“It was a wreck when a movement started to turn it into a modern performing arts center,” McCandless said. “It is where it is today thanks to the vision and tenacity of a group of community leaders who saw the benefits of having such a facility in downtown Medford.”

After booking more than 800 shows to date at the Craterian, McCandless is struggling to name a favorite. One of the highlights, however, is “Hairspray”.

“It was a big, glitzy, Broadway-quality production of one of my favorite musicals,” he said. “The finale alone was worth the price of admission.”

Other memorable productions were “Peer Gynt”, “Ragtime” and “Moby Dick”.

“The National Theater for the Deaf presented ‘Peer Gynt’ and sign language was incorporated into the performance,” he said. “We then had a reception in the lobby for our local deaf community and the cast, and it was like a party with the sound muted. It was moving and amazing to watch.

With countless national companies performing at the Craterian, McCandless has met many luminaries along the way.

“I most enjoyed meeting Bernadette Peters, arguably one of Broadway’s biggest stars,” he said. “We featured her twice, and on her first visit, I was sitting in the auditorium doing a sound check and she came down from the stage, knelt down in front of me and sang a song. It was a moment!

The Craterian brought Peters back as the centerpiece of a celebration for philanthropist Jim Collier when they added his name to the marquee.

“We asked her to attend a private reception in Jim’s honor and she couldn’t have been more kind or thoughtful to him.”

There are also memorable moments when local productions take the stage at the Craterian. It’s easy for him to choose his favourites.

“It’s still the last Teen Musical Theater of Oregon or Next Show we did,” he said. TMTO features local teens and Next Show features local adult productions.

“If I had to choose one of TMTO’s most memorable shows, I’d say ‘Tarzan’ because it turned out to be a turning point for the company,” he said. “It was the first time we had actors fly on stage.

“We put all of Craterian’s production resources and expertise at the disposal of some of the most talented teenagers in the valley. The results were stellar and put the company on the map. The community found that TMTO’s shows transcended the expectations of teen theater.

While the pandemic has presented financial challenges for nonprofit theater, finding qualified stage crews is just as difficult post-pandemic as it was pre-COVID.

“We hire up to 60 people for a day to load, direct and hit a show,” he said. “We can’t book shows if we can’t get the teams we need.”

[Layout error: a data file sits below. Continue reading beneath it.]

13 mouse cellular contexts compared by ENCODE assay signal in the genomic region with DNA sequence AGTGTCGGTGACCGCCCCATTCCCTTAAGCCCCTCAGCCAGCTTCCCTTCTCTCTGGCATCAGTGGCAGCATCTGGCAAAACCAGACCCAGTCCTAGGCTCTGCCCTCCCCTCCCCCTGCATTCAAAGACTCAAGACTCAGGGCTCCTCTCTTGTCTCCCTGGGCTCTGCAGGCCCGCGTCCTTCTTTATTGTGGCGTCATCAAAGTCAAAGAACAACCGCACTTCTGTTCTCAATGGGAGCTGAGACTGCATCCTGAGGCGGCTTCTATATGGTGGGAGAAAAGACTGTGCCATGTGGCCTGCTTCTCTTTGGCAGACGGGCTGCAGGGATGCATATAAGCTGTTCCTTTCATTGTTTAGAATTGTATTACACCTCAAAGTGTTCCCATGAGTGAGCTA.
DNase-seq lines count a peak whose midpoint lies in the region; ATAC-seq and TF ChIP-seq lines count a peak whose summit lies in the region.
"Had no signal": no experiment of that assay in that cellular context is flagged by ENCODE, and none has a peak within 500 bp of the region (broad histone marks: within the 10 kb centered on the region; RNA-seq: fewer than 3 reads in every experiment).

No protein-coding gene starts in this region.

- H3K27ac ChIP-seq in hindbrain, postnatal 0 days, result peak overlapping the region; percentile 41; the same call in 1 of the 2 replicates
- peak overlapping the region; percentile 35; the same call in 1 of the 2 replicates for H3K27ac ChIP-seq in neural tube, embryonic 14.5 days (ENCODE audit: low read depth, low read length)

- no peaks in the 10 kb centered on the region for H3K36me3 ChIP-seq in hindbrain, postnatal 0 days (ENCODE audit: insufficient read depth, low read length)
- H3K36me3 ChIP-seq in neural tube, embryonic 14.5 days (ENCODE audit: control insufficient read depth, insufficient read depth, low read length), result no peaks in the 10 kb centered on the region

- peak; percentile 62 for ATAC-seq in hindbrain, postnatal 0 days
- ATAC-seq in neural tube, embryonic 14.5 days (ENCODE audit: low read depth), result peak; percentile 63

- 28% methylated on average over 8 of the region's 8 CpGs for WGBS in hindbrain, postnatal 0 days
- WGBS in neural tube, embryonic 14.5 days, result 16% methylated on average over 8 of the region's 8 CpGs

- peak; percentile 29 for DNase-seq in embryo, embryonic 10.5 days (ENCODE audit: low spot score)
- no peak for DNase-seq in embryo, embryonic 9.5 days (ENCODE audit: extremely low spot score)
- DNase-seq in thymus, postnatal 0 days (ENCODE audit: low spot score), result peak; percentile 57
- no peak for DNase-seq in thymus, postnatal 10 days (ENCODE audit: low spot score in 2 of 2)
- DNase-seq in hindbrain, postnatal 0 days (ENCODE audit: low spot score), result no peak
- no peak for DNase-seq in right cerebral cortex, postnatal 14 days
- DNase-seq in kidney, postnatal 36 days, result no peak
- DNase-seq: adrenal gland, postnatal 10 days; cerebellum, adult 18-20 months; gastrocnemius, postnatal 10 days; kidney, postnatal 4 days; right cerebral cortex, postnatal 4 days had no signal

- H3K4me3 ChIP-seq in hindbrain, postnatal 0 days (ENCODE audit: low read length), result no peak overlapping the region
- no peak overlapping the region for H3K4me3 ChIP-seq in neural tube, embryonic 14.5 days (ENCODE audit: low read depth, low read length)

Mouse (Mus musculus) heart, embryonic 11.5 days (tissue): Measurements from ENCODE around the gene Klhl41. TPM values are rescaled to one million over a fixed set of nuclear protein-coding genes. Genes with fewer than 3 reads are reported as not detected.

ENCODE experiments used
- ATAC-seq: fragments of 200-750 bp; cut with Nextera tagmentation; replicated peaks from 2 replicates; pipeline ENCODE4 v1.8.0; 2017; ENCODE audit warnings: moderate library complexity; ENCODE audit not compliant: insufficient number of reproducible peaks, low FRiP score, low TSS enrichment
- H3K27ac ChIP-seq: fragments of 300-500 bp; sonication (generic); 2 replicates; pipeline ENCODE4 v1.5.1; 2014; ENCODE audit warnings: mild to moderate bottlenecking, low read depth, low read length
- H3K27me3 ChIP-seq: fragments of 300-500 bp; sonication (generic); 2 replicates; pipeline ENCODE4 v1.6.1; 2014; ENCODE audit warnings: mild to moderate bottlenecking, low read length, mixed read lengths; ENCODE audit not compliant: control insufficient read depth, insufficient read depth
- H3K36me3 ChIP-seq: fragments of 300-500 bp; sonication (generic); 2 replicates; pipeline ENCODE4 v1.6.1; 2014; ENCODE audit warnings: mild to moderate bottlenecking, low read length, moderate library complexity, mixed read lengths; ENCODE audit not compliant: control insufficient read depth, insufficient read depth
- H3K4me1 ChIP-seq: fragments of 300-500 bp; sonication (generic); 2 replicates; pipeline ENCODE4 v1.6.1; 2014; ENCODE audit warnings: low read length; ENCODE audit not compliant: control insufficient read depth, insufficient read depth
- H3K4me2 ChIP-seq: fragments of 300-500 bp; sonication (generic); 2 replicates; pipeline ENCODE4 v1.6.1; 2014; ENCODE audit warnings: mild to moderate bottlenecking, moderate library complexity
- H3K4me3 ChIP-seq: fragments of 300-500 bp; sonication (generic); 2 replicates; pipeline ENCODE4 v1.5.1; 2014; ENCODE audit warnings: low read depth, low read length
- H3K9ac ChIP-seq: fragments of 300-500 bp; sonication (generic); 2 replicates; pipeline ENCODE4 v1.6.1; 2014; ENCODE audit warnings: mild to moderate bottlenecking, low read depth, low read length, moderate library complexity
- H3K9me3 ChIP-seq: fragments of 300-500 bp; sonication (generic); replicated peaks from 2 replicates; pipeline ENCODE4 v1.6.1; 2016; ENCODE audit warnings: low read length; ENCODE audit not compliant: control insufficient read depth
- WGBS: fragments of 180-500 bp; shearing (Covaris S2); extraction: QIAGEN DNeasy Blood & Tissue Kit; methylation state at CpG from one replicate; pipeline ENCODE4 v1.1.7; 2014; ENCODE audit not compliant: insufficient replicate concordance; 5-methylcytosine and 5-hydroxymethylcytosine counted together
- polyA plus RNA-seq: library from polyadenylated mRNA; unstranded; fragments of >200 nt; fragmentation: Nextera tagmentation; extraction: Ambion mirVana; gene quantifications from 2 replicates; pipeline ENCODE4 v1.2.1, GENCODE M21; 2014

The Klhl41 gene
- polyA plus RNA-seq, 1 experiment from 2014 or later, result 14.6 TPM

Work has its satisfactions. McCandless describes show business as a “soul” business in that productions are chosen to edify and enlighten as well as entertain audiences.

“It’s satisfying to know that we’ve touched a number of lives in each audience,” he said. “My greatest satisfaction, however, is TMTO, as we provide a space for teens that is inclusive and nurturing, creating the next generation of theater artists and audiences.”

He considers the crater important to the community because of its economic value and multipliers.

“Typically, for every dollar spent on theater, two to three more are spent in the community. But theater is more than a means of subsistence. It’s about life.

While theater at its best is about openness, emotion and uplifting the spirit, it is also about self-discovery and empathy, he said.

“If we want to survive as a species, we need to better understand our commonalities and not be threatened by our differences. I know of no other human endeavor that promotes these ideals as well as theater,” he said.

Upcoming events this weekend at the Craterian are “Heart by Heart” at 7:30 p.m. on Saturday May 14 and Henry Rollins at 7 p.m. on Sunday May 15.

Heart by Heart features the original rhythm section of Seattle rock band Heart, bassist Steve Fossen and drummer Michael Derosier. They were the driving force behind the band’s classic hits.

Rollins – singer, poet and monologue – became one of the most recognizable faces of the 1980s punk scene as the lead singer of Los Angeles-based hardcore band Black Flag. His visit to Craterian is a stop on his “Good to See You 2022” tour.

For tickets, prices, and information on upcoming concerts and shows, visit craterian.org.

Contact Ashland writer Jim Flint at [email protected]